井の中の蛙

5/29/2011

Young Samurai: Way of the Dragon and the Battle of Osaka

The third installment of Chris Bradford’s Young Samurai series shifts modes mid-book, when the action moves from the original Harry Potter-esque bildungsroman mode to the tragic — Young Jack is on the side of the Toyotomi, as it turns out — Battle of Osaka.

[More Spoilers Ahead]1

The book is considerably longer than the first two installments, a common feature of end-of-series climaxes, and continues with the cultural and historical bad habits noted in the first two works.2 At least, being a climactic moment, many of the historical alterations are clarified — if not well justified. There are two substantial changes to the historical record, which explain most of the other distortions: postponing the Tokugawa dominion of Japan until after the Battle of Osaka, and transforming the banning of Christianity into xenophobic nationalism and a popular movement, rather than a geo-political calculation.3 And ninja. Lots of ninja. I’m going to focus on the historiographical oddities this time, though I reserve the right to note new contextual and literary failings.

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  1. I don’t really consider that a spoiler; it’s an actual event. Knowing how things turn out is fundamental to historical work. Though I must concede that Bradford’s willingness to mess with the timeline does raise some doubt. []
  2. The Way of the Warrior and The Way of the Sword. Also, the book jacket copy is unchanged. []
  3. Needless to say, the historical changes require substantial alterations to the characters of many historical figures. One can only hope that the bad pseudonyms shield young readers from connecting these caricatures with real people. At one point, the Miyamoto Musashi stand-in orders Jack to commit seppuku, then retracts it and calls it a “little joke.” (72) []

4/23/2009

A bounty of medieval symposia

Filed under: — Morgan Pitelka @ 9:40 pm

Premodernists, particularly those who focus on history, sometimes feel gloomy about the state of premodern Japanese studies in the U.S., where a number of large graduate programs have shrunk, disappeared, or fundamentally changed in emphasis in the past two decades. Some of us have even been known to eulogize the field, as if the heart of our collective endeavors had already stopped beating. Is the field more like a rotting corpse, or perhaps a mummified one? Have we been subject to cremation, leaving behind only bone fragments to be buried in an urn? Or was the corpse of the field left lying on the banks of the river, food for the crows and source of anxiety for locals, known as “wind burial”? (Thanks, PMJS!)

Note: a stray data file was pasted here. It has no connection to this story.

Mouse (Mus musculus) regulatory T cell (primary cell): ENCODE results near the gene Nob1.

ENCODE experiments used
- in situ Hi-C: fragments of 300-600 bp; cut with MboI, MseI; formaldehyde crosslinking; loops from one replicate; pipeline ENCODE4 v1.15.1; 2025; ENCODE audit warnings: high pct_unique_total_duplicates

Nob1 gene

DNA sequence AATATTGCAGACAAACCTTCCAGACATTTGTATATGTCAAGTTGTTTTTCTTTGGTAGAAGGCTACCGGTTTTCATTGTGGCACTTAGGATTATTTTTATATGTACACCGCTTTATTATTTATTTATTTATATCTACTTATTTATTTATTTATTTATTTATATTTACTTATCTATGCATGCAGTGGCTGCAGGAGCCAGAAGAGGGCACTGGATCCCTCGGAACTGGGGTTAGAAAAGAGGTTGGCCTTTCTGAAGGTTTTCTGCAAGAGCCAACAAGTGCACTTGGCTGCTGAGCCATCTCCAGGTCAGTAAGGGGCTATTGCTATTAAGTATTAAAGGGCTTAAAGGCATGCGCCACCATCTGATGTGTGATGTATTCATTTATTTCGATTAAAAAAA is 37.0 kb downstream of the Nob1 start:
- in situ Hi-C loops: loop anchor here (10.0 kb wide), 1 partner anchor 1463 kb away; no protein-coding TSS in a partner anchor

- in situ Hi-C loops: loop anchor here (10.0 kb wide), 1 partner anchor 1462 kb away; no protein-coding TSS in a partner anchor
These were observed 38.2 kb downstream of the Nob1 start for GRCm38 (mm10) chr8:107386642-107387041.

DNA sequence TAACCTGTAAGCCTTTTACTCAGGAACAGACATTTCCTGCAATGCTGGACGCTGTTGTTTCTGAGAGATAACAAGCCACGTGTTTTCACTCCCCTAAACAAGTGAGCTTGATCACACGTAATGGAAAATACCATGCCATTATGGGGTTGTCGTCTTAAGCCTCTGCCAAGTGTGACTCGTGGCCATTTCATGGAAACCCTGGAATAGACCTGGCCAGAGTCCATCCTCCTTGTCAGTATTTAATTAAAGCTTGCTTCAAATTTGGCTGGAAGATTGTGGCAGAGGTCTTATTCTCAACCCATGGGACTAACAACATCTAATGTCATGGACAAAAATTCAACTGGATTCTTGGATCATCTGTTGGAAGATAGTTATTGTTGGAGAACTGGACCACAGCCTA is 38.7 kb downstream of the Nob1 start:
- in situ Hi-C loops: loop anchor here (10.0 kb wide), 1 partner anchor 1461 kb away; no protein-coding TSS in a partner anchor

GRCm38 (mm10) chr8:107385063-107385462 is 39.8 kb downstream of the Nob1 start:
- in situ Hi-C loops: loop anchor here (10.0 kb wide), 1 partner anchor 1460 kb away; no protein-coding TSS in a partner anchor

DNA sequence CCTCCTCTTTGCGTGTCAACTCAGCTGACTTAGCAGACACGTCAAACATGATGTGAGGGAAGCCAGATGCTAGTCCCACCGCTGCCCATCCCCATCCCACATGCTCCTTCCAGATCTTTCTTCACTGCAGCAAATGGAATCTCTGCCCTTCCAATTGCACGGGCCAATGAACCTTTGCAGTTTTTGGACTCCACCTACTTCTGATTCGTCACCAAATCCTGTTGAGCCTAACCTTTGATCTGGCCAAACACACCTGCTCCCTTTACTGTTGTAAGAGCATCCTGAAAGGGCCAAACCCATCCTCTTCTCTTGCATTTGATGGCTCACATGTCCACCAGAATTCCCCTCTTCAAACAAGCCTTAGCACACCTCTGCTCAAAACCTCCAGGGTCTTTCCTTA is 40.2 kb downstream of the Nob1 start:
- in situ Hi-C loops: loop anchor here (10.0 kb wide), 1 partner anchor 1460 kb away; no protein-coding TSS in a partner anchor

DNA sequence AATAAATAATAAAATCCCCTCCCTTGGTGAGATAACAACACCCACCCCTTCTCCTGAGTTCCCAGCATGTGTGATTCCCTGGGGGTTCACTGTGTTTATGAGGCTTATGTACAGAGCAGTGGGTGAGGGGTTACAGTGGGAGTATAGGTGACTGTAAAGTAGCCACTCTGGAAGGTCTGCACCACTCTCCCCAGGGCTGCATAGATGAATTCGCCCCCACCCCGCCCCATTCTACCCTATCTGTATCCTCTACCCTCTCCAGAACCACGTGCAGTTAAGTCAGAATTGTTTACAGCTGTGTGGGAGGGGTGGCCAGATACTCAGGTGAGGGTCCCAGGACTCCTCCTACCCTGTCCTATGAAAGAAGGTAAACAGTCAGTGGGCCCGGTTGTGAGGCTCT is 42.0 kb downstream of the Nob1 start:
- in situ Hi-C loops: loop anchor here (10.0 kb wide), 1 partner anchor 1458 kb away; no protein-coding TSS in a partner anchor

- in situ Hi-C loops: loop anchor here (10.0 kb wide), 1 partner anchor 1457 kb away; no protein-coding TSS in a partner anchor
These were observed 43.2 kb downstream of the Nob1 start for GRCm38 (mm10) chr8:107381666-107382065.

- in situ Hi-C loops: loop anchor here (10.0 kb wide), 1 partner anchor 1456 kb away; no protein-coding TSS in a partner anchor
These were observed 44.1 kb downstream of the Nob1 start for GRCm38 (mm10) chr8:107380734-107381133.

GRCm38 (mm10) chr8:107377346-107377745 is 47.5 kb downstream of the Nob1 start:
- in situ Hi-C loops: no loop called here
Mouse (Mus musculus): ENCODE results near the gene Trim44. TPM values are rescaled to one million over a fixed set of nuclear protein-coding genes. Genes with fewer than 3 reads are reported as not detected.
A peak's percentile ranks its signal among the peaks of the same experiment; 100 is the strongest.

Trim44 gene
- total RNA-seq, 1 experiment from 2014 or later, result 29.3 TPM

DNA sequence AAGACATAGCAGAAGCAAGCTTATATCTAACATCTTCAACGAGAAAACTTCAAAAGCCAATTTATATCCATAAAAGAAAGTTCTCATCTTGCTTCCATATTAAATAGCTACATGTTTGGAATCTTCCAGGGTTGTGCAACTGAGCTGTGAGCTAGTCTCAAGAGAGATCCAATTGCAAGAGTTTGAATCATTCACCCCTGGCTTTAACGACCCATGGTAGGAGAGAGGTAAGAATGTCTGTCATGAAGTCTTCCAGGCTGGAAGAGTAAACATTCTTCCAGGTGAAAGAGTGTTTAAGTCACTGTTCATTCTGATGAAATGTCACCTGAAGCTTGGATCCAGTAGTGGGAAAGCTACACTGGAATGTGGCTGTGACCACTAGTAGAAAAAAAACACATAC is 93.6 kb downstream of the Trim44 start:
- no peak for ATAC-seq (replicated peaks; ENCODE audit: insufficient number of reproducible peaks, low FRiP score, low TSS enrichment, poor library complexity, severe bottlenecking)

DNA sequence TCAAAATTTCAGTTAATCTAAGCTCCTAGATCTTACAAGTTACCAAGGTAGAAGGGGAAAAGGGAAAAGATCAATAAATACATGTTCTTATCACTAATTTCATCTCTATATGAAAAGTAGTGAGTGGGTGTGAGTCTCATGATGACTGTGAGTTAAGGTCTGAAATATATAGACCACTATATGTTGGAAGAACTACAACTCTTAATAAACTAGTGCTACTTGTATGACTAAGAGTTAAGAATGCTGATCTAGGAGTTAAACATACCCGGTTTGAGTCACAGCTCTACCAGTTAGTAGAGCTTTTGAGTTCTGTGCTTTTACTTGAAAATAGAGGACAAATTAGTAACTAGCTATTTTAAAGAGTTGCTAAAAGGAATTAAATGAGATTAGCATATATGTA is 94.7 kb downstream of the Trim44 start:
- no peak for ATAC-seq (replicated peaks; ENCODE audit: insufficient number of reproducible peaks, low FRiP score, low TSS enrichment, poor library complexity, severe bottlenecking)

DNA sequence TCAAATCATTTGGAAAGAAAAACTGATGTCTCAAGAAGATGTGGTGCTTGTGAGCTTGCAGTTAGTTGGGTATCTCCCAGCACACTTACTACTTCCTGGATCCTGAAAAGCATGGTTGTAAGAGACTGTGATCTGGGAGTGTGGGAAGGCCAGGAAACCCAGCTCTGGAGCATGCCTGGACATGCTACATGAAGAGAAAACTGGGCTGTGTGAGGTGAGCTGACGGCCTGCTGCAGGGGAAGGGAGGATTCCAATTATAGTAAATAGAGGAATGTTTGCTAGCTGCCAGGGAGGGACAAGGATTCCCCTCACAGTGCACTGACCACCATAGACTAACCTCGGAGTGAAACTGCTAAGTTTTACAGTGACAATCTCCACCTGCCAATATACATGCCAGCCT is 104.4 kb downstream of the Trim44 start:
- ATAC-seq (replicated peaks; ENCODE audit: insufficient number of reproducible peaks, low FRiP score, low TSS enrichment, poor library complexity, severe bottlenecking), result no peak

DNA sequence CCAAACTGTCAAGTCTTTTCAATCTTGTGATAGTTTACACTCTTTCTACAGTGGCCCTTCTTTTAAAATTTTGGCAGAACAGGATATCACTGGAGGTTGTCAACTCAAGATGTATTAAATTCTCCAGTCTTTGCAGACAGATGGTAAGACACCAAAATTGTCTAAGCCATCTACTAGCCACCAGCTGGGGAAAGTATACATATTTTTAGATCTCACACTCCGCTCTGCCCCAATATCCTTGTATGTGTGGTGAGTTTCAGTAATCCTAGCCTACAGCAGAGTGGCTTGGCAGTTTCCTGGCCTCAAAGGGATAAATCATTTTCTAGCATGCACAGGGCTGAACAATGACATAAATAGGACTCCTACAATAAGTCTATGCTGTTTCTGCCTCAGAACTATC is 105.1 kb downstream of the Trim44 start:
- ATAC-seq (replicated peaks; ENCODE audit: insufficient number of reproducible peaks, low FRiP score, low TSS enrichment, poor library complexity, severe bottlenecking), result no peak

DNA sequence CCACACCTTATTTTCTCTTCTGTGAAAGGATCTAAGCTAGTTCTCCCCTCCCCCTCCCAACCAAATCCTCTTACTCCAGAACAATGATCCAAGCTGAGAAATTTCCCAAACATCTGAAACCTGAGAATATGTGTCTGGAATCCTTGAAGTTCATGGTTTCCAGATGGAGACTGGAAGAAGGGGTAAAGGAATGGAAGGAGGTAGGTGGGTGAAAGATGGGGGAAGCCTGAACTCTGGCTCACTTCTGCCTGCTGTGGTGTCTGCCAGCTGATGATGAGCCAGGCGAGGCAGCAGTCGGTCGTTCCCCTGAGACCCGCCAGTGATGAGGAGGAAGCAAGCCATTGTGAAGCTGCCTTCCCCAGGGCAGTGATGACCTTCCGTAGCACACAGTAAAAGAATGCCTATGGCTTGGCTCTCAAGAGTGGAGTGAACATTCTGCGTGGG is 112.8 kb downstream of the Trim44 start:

Two upcoming events prove that the rumors of the death of medieval Japanese studies were greatly exaggerated.
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8/10/2007

Update on Honnôji

Filed under: — Morgan Pitelka @ 5:03 pm

Professor Matthew Stavros of the University of Sydney (seen in the third photo below) wrote in response to my post on the discovery of roof tiles from Honnôji at an excavation site in Kyoto. Matthew, who is a specialist in medieval Kyoto and has participated in archaeological digs in the city, reports that archaeologists have been excavating this site, which they were almost certain was Honnôji, for some time, but lacked definitive proof. The significance of this recent find is that the roof tiles are marked with a symbol that was only used at Honnôji.

Matthew kindly provided some images from the excavation which illustrate something of the excavation process and results (after the break).

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8/7/2007

Nobunaga’s death spot, Honnôji, discovered

Filed under: — Morgan Pitelka @ 4:08 pm

Those of you who are, like me, interested in that brief era in the late 16th and early 17th centuries known as the Momoyama period (or the Azuchi-Momoyama period for sticklers) will be interested to know that archaeologists in Kyoto have discovered the first solid proof of the location of Honnôji Temple. Honnôji was of course the site of Akechi Mitsuhide’s treasonous assault on the warlord Oda Nobunaga on Tenshô 10/6/2 (or June 21st, 1582 to most of us). Mitsuhide took advantage of the relative lack of guards, henchmen, and major vassals in the vicinity to launch a major attack which resulted in the incineration of the temple and the death of Nobunaga, known to many today as the first of the three “Great Unifiers” of the late sixteenth century. According to the Asahi Shimbun, archaeologists working over the past month have discovered roof tiles and stone walls from the temple, some marked with distinctive designs used only by Honnôji.

I wish I was in Kyoto now so I could visit the site! This is one of the most famous events in Japanese history, so the discovery of material remnants of the conflict (often referred to in Japanese as the “Honnôji incident”) is significant.

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